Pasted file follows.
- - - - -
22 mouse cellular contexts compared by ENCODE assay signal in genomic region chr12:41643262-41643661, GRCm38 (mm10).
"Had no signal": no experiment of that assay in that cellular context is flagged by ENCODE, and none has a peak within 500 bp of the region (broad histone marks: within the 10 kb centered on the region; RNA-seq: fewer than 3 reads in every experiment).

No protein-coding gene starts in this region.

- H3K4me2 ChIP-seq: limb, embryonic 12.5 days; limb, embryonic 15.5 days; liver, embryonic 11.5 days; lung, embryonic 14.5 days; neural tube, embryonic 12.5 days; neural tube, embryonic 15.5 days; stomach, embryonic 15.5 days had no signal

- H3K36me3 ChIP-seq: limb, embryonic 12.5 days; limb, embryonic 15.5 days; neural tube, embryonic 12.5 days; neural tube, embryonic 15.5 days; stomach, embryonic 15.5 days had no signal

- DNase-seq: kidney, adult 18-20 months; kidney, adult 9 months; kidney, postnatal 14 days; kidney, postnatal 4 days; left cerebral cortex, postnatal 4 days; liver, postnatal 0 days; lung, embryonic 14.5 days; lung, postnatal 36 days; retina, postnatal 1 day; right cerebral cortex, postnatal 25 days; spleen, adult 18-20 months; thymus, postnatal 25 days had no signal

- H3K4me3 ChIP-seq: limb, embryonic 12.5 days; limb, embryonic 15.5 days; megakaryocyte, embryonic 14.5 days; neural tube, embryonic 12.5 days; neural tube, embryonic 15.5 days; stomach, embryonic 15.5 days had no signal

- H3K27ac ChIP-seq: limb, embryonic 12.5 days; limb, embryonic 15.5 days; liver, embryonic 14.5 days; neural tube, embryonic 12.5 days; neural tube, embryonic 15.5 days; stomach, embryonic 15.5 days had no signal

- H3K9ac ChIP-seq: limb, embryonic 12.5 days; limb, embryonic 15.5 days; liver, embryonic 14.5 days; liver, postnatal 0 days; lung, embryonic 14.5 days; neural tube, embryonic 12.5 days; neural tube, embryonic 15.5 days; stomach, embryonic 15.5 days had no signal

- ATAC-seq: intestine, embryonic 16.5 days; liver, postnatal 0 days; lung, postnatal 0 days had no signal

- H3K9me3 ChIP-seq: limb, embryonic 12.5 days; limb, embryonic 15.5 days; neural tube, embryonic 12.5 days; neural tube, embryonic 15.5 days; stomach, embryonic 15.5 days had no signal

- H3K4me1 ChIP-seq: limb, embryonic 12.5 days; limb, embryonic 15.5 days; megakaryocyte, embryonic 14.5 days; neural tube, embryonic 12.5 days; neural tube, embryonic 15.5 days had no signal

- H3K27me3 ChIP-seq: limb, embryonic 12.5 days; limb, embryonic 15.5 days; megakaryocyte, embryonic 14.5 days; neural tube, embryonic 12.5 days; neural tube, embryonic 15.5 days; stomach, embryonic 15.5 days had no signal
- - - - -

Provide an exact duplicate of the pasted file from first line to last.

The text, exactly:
22 mouse cellular contexts compared by ENCODE assay signal in genomic region chr12:41643262-41643661, GRCm38 (mm10).
"Had no signal": no experiment of that assay in that cellular context is flagged by ENCODE, and none has a peak within 500 bp of the region (broad histone marks: within the 10 kb centered on the region; RNA-seq: fewer than 3 reads in every experiment).

No protein-coding gene starts in this region.

- H3K4me2 ChIP-seq: limb, embryonic 12.5 days; limb, embryonic 15.5 days; liver, embryonic 11.5 days; lung, embryonic 14.5 days; neural tube, embryonic 12.5 days; neural tube, embryonic 15.5 days; stomach, embryonic 15.5 days had no signal

- H3K36me3 ChIP-seq: limb, embryonic 12.5 days; limb, embryonic 15.5 days; neural tube, embryonic 12.5 days; neural tube, embryonic 15.5 days; stomach, embryonic 15.5 days had no signal

- DNase-seq: kidney, adult 18-20 months; kidney, adult 9 months; kidney, postnatal 14 days; kidney, postnatal 4 days; left cerebral cortex, postnatal 4 days; liver, postnatal 0 days; lung, embryonic 14.5 days; lung, postnatal 36 days; retina, postnatal 1 day; right cerebral cortex, postnatal 25 days; spleen, adult 18-20 months; thymus, postnatal 25 days had no signal

- H3K4me3 ChIP-seq: limb, embryonic 12.5 days; limb, embryonic 15.5 days; megakaryocyte, embryonic 14.5 days; neural tube, embryonic 12.5 days; neural tube, embryonic 15.5 days; stomach, embryonic 15.5 days had no signal

- H3K27ac ChIP-seq: limb, embryonic 12.5 days; limb, embryonic 15.5 days; liver, embryonic 14.5 days; neural tube, embryonic 12.5 days; neural tube, embryonic 15.5 days; stomach, embryonic 15.5 days had no signal

- H3K9ac ChIP-seq: limb, embryonic 12.5 days; limb, embryonic 15.5 days; liver, embryonic 14.5 days; liver, postnatal 0 days; lung, embryonic 14.5 days; neural tube, embryonic 12.5 days; neural tube, embryonic 15.5 days; stomach, embryonic 15.5 days had no signal

- ATAC-seq: intestine, embryonic 16.5 days; liver, postnatal 0 days; lung, postnatal 0 days had no signal

- H3K9me3 ChIP-seq: limb, embryonic 12.5 days; limb, embryonic 15.5 days; neural tube, embryonic 12.5 days; neural tube, embryonic 15.5 days; stomach, embryonic 15.5 days had no signal

- H3K4me1 ChIP-seq: limb, embryonic 12.5 days; limb, embryonic 15.5 days; megakaryocyte, embryonic 14.5 days; neural tube, embryonic 12.5 days; neural tube, embryonic 15.5 days had no signal

- H3K27me3 ChIP-seq: limb, embryonic 12.5 days; limb, embryonic 15.5 days; megakaryocyte, embryonic 14.5 days; neural tube, embryonic 12.5 days; neural tube, embryonic 15.5 days; stomach, embryonic 15.5 days had no signal